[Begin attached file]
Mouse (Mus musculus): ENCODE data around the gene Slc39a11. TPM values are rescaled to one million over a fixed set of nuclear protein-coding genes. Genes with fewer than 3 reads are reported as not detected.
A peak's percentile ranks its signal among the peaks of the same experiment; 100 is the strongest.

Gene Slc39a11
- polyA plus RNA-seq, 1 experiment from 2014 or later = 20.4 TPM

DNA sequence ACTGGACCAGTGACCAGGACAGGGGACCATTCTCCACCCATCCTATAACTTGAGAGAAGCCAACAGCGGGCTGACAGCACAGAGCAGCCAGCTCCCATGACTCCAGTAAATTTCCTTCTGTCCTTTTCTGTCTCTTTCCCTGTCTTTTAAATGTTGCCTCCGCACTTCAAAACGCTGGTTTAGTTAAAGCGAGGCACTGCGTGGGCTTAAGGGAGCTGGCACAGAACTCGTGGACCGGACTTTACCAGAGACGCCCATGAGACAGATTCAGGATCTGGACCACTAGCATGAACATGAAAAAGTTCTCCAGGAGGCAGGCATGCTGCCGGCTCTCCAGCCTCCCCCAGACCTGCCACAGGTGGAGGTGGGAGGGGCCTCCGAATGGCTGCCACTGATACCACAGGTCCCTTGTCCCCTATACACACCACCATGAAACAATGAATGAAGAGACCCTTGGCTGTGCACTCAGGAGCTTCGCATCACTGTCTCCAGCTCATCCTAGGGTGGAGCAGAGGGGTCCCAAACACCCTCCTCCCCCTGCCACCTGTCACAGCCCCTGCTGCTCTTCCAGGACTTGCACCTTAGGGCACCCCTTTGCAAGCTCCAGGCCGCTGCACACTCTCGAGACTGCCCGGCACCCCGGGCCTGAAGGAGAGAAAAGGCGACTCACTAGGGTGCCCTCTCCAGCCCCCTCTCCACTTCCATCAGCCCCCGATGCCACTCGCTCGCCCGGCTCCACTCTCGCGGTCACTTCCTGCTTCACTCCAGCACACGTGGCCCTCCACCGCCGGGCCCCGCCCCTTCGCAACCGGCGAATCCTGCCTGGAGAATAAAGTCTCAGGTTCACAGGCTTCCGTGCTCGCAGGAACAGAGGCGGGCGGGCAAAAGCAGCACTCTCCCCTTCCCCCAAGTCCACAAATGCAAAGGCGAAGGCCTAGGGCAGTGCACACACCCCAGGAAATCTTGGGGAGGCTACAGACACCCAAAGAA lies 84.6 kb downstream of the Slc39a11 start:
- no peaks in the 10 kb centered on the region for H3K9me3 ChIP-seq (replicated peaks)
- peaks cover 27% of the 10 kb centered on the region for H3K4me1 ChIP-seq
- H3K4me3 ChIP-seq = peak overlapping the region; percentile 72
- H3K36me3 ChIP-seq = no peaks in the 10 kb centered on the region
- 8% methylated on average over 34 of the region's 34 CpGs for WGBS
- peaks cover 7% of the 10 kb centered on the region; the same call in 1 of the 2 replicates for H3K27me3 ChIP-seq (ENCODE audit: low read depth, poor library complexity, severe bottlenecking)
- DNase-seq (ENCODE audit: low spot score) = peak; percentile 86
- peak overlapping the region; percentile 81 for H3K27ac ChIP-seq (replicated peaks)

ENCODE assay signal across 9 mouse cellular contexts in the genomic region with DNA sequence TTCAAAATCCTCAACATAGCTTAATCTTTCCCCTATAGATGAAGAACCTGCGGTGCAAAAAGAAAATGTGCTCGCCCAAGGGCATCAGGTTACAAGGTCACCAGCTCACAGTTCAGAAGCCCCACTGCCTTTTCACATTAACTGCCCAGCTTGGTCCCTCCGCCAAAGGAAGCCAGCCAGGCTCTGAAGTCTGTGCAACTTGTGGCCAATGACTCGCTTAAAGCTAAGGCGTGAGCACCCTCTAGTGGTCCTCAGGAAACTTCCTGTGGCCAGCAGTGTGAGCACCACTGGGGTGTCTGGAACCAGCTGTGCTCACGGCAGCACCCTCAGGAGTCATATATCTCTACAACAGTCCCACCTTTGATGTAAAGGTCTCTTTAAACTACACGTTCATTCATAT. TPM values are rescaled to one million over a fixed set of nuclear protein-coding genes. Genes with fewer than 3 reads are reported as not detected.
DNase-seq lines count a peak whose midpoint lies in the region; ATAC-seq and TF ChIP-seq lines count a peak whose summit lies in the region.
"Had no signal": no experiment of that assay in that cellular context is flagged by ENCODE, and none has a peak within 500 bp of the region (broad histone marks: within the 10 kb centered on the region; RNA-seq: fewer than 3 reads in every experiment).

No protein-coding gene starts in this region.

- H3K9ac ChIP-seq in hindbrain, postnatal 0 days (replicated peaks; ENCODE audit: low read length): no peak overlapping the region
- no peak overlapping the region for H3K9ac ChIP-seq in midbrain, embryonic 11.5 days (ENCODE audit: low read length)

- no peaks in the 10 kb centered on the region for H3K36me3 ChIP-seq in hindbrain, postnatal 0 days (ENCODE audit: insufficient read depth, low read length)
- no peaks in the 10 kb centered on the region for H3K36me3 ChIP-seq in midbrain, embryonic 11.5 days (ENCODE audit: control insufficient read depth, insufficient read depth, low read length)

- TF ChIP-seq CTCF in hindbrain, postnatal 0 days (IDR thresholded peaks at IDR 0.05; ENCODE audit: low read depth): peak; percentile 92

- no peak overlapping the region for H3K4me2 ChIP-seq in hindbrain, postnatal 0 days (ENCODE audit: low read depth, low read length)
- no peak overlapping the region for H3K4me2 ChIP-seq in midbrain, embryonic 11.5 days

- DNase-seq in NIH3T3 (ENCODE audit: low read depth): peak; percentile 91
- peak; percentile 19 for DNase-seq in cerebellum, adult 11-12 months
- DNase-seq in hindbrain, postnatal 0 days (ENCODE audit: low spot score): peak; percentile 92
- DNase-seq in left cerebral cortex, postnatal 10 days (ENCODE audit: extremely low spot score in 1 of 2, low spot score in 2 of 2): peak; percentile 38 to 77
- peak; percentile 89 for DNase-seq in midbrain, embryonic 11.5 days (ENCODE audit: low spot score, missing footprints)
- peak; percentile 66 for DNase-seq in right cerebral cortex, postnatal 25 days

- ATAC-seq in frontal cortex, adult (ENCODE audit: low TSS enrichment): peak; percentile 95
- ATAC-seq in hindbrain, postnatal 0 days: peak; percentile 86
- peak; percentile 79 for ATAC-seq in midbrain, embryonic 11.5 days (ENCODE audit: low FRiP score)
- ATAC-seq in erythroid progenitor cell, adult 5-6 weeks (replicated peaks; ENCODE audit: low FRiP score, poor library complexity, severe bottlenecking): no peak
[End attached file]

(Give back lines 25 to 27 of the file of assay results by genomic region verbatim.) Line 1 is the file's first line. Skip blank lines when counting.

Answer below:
- DNase-seq in NIH3T3 (ENCODE audit: low read depth): peak; percentile 91
- peak; percentile 19 for DNase-seq in cerebellum, adult 11-12 months
- DNase-seq in hindbrain, postnatal 0 days (ENCODE audit: low spot score): peak; percentile 92